Unit 5. Quality Assurance and Quality Improvement
Quality Assurance & Quality Improvement

Section 3. Measuring to Improve Quality

Methods of Measuring Clinical Quality

In general, there are three methods to ascertain clinical quality in dentistry:

  • Direct observation of patient care by a trained observer
  • Review of information in the dental record (chart review)
  • Quality metrics

When these are used to analyze the results in a process that improves care, it is considered proactive peer review. All three of these methods have advantages and drawbacks.


  • Can identify problems in technique that are not discernible through review of chart entries or X-rays.


  • Can be intrusive into clinic flow.
  • Requires consent of patient.
  • Time consuming—can take one or more days to get a reasonable sample of all of procedures performed in the clinic.
  • Almost completely health-professional focused, and can review only one health professional at a time.
  • Difficult to focus on a specific aspect of care unless appointments are manipulated to schedule only one type of patient.
  • Even if there is a problem with services provided by a health professional, that individual can attempt to hide the problem by practicing with extra care during the time when he/she is being observed.
  • The process is often disliked by health professionals, who correctly assert that their counterparts in private practice do not have to undergo such scrutiny in their practices once they have passed a board exam and received a license to practice.


  • Does not require presence of a patient.
  • Can easily be focused on one aspect of care by reviewing only charts of patients who received the services in question.
  • Can review all aspects of clinical practice by using a random sample of charts of all clinic users.
  • A large amount of data can be gathered in a relatively short amount of time.
  • Much data can be retrieved and recorded by clerical staff on log forms (e.g., presence or absence of signatures, updates of medical histories).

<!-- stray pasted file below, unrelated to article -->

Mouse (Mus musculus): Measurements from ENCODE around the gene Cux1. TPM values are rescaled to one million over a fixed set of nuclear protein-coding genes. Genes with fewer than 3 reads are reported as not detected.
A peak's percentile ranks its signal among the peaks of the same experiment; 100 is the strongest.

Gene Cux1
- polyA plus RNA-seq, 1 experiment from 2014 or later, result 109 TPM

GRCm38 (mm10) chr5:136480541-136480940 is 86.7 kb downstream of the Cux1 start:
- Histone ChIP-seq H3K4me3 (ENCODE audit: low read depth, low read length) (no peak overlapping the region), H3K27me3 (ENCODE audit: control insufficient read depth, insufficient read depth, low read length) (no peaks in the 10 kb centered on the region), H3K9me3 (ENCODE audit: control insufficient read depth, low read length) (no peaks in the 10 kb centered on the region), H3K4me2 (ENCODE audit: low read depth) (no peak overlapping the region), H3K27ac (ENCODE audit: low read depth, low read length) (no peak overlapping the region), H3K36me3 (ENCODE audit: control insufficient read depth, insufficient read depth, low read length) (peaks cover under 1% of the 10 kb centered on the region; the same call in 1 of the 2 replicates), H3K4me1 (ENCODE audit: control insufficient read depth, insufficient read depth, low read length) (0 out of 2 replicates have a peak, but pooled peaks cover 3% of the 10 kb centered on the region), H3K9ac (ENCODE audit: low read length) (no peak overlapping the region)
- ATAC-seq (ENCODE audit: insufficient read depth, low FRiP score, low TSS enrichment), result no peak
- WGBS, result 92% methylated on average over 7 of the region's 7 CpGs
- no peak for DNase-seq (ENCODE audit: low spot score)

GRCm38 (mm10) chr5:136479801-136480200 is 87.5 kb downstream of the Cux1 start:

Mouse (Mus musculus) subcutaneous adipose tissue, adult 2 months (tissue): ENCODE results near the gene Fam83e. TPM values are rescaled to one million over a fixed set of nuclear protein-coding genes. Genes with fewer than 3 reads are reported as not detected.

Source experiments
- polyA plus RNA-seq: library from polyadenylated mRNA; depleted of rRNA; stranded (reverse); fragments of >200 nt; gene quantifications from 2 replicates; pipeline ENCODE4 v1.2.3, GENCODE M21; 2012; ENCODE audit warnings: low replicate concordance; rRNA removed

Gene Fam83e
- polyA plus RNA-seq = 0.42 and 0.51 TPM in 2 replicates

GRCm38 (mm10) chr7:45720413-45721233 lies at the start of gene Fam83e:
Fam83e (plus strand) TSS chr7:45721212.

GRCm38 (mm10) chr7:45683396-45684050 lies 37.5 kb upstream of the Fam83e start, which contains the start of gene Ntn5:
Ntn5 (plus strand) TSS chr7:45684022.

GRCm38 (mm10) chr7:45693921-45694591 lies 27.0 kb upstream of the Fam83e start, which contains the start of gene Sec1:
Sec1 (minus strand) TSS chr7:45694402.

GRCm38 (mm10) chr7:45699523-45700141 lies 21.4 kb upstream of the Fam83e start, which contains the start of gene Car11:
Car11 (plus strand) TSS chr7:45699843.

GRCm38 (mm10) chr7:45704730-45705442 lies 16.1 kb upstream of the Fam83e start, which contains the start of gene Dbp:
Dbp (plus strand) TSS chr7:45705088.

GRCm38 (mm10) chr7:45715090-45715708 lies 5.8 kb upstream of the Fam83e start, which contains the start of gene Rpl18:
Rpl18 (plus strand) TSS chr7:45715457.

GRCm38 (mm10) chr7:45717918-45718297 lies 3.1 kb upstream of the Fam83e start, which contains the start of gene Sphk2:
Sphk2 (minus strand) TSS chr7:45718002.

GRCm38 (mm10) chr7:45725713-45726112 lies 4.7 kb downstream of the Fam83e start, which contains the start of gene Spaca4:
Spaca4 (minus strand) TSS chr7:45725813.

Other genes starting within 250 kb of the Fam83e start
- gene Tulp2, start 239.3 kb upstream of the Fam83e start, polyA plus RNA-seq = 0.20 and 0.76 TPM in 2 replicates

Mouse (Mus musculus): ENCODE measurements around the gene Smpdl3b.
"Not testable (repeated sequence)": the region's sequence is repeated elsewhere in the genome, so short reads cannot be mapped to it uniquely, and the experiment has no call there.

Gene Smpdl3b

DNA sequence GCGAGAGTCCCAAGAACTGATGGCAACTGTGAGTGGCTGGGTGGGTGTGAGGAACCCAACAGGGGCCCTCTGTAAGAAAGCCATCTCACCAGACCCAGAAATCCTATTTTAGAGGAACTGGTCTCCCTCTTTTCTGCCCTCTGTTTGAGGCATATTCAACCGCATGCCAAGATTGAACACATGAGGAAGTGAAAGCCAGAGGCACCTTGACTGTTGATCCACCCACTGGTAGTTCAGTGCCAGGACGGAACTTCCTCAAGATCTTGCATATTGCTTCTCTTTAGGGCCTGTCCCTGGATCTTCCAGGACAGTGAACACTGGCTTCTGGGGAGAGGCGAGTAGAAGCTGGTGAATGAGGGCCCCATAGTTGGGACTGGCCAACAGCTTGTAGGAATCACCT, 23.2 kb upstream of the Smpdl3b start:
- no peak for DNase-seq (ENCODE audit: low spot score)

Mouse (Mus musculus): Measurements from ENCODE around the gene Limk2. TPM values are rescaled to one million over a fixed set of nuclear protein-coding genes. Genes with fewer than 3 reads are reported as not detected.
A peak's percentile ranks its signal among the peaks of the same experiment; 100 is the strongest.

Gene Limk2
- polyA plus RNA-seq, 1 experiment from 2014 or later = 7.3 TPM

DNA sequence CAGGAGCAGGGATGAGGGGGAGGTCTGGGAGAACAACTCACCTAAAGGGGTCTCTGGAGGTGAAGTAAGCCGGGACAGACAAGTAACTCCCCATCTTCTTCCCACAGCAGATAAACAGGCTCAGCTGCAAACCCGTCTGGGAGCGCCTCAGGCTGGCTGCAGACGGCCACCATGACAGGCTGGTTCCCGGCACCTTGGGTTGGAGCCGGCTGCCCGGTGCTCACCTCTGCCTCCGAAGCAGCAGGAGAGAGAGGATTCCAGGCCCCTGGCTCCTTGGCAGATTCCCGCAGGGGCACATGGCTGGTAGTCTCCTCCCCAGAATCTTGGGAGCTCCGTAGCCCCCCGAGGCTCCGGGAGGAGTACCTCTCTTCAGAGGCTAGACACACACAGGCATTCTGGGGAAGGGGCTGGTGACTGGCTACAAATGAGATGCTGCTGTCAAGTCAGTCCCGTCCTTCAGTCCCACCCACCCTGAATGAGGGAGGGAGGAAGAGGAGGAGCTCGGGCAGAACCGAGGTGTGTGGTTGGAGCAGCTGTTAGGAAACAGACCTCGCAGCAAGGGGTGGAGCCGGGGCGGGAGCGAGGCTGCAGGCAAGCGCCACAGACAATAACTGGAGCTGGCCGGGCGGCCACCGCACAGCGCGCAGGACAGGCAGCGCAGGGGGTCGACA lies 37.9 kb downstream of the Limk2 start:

• Can easily review services of all health professionals or focus on a single health professional.


  • Cannot identify problems in clinical technique that are not visible on radiographs.


  • Does not require presence of a patient.
  • Focuses on one aspect of care by only reviewing the charts of patients who received services in question.
  • If the metric reports are automated:
    • Data can be easily accessed at any time.
    • All charts can be reviewed for specific issue being addressed.
  • Results can be compared with all health centers using the same metric.
  • Multiple metrics can be used to develop a quality dashboard.
  • Removes subjectivity that is inherent in direct observation or chart audits.


  • Time consuming if reports are not automated, but less so than direct observation.
  • Limited to specific issue metric addresses.
  • Automated reports can be expensive to set up and require an electronic dental record and information technology input.

There is evidence that a relationship exists between the quality of clinical record keeping and the quality of care provided. Quarterly chart reviews can provide information to determine trends in quality of clinical care. If a clinic employs more than one dentist, chart review data can be used in aggregate to measure the overall quality of the clinic. Dentists are often more accepting of clinic-wide reviews than of dentist-focused reviews.

If ongoing monitoring reveals problems or trends, then aggregate data can be broken down by dentist to see if the trend is dentist-focused or clinic-wide. Problems present in the records of multiple dentists most likely represent problems with systems or procedures and should be analyzed from that standpoint. Problems or trends that point to a single dentist can be related to systems problems or to problems with the dentist’s skills.

Since direct observation is the most difficult to do, you might want to reserve it for times when clinical issues arise and a more focused review is required for a specific dentist. You can also use less direct methods like clinical photographs to obtain information that you may not get in a typical chart audit. As an example, you could have a new dentist or one that has had clinical issues take pictures of the first 10 endodontic access preps or crown preps that he or she does so they can be reviewed during administrative time.

Whichever method you use, it is ideal to have a document that describes how each question on the chart audit or each procedure being observed will be evaluated so your dentists know what is expected of them. Quality is best achieved when your dentists understand the quality that you expect. Review must be discussed with dentists and staff as part of your QI process. It is important to know that charts audits are limited in what practice details they can pick up. They are good for analyzing if the correct number of radiographs are being taken or if blood pressure checks are done at every exam, for example, but owing to the small number of charts audited they may not pick up on issues arising from incorrect clinical techniques or poor patient-management skills. It is critical to report back all results of every review to the dentists and discuss any improvements that are needed.